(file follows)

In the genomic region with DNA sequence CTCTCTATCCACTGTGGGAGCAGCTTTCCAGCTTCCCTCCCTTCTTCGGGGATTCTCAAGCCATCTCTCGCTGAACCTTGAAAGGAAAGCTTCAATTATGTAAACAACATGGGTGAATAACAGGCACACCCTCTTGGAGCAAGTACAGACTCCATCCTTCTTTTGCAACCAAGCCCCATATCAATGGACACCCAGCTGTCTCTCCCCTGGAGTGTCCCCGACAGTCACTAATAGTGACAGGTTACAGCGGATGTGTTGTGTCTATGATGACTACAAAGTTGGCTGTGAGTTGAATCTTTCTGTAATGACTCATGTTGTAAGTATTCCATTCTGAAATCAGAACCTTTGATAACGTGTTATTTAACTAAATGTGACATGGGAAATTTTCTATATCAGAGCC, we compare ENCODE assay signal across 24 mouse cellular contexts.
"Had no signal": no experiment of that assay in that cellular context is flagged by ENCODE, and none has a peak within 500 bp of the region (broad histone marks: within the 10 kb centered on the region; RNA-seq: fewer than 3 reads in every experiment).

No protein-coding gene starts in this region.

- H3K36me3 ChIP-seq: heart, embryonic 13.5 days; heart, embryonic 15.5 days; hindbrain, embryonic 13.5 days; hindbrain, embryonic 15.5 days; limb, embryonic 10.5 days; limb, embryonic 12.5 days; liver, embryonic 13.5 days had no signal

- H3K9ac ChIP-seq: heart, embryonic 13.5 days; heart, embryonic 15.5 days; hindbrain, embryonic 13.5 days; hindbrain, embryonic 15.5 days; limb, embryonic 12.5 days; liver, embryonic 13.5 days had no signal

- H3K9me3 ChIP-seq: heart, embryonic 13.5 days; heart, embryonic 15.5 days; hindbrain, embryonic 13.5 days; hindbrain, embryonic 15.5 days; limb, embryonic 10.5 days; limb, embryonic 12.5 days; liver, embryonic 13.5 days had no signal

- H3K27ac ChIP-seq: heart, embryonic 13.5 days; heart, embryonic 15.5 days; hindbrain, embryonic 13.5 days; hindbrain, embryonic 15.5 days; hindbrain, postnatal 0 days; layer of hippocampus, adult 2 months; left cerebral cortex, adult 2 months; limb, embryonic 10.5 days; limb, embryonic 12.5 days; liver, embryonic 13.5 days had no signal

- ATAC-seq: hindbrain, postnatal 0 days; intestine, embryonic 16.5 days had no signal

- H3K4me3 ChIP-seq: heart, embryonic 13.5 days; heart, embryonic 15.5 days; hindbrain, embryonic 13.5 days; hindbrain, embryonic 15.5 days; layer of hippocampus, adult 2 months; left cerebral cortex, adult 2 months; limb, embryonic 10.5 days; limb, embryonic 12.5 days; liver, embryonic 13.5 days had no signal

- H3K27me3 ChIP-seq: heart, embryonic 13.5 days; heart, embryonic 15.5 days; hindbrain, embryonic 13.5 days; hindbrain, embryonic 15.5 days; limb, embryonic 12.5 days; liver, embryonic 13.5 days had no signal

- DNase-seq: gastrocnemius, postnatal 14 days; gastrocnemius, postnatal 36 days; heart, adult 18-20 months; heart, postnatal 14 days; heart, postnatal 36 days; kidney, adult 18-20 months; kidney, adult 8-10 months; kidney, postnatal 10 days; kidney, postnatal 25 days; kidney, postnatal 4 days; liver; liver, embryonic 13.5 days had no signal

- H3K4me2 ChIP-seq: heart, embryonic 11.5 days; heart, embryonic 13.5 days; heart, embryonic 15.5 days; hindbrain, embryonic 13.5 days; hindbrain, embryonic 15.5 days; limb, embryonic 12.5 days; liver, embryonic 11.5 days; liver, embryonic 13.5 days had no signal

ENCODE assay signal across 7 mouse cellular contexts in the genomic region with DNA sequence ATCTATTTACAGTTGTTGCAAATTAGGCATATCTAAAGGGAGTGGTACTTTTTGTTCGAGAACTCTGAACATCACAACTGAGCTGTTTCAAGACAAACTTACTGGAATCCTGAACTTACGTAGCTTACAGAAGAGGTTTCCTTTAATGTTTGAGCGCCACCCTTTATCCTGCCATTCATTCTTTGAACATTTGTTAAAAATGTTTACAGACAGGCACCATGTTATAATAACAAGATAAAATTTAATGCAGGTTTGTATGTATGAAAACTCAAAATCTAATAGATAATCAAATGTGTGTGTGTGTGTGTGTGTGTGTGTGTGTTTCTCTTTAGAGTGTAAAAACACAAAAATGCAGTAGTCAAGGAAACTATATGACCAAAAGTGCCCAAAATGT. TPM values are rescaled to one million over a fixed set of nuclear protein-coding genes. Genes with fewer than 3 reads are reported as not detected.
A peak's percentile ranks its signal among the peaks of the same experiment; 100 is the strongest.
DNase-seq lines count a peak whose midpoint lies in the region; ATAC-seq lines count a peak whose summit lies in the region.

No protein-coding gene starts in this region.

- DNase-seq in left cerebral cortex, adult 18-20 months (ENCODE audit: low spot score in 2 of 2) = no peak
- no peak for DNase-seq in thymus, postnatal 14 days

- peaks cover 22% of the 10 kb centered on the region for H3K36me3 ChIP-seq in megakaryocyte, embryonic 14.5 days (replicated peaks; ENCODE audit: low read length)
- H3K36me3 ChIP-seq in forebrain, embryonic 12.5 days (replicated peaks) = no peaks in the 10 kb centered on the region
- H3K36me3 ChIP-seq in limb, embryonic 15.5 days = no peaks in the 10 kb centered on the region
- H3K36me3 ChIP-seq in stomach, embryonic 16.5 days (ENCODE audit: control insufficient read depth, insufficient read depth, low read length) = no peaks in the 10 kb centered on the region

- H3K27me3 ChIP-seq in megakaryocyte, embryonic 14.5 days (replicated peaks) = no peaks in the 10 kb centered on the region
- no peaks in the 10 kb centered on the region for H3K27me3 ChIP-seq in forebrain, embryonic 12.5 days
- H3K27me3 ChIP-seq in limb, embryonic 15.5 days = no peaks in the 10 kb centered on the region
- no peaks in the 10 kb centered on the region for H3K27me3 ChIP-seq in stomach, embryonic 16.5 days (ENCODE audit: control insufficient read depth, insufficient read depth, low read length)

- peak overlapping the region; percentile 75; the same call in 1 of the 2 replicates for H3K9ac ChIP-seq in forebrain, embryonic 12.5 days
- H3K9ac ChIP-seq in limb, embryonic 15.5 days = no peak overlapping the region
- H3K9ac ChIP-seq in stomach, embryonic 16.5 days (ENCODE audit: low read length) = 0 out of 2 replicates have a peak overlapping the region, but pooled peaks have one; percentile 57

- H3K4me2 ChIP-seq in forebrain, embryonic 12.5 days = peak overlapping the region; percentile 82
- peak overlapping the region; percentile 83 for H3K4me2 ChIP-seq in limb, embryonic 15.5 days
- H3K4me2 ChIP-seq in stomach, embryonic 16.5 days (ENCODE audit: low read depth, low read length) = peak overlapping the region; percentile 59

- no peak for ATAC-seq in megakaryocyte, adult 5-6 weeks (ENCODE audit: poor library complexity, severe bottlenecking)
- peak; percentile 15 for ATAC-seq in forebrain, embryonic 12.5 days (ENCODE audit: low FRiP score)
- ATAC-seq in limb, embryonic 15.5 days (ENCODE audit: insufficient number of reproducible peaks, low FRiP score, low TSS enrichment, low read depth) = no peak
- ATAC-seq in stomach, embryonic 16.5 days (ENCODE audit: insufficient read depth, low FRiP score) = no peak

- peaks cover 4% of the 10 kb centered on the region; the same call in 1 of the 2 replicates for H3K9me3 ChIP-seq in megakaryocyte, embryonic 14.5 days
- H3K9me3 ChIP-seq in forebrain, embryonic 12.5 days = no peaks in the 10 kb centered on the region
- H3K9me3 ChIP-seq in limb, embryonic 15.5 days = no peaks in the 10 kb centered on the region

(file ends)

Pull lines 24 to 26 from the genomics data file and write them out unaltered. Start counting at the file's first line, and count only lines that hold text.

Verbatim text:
- no peaks in the 10 kb centered on the region for H3K27me3 ChIP-seq in forebrain, embryonic 12.5 days
- H3K27me3 ChIP-seq in limb, embryonic 15.5 days = no peaks in the 10 kb centered on the region
- no peaks in the 10 kb centered on the region for H3K27me3 ChIP-seq in stomach, embryonic 16.5 days (ENCODE audit: control insufficient read depth, insufficient read depth, low read length)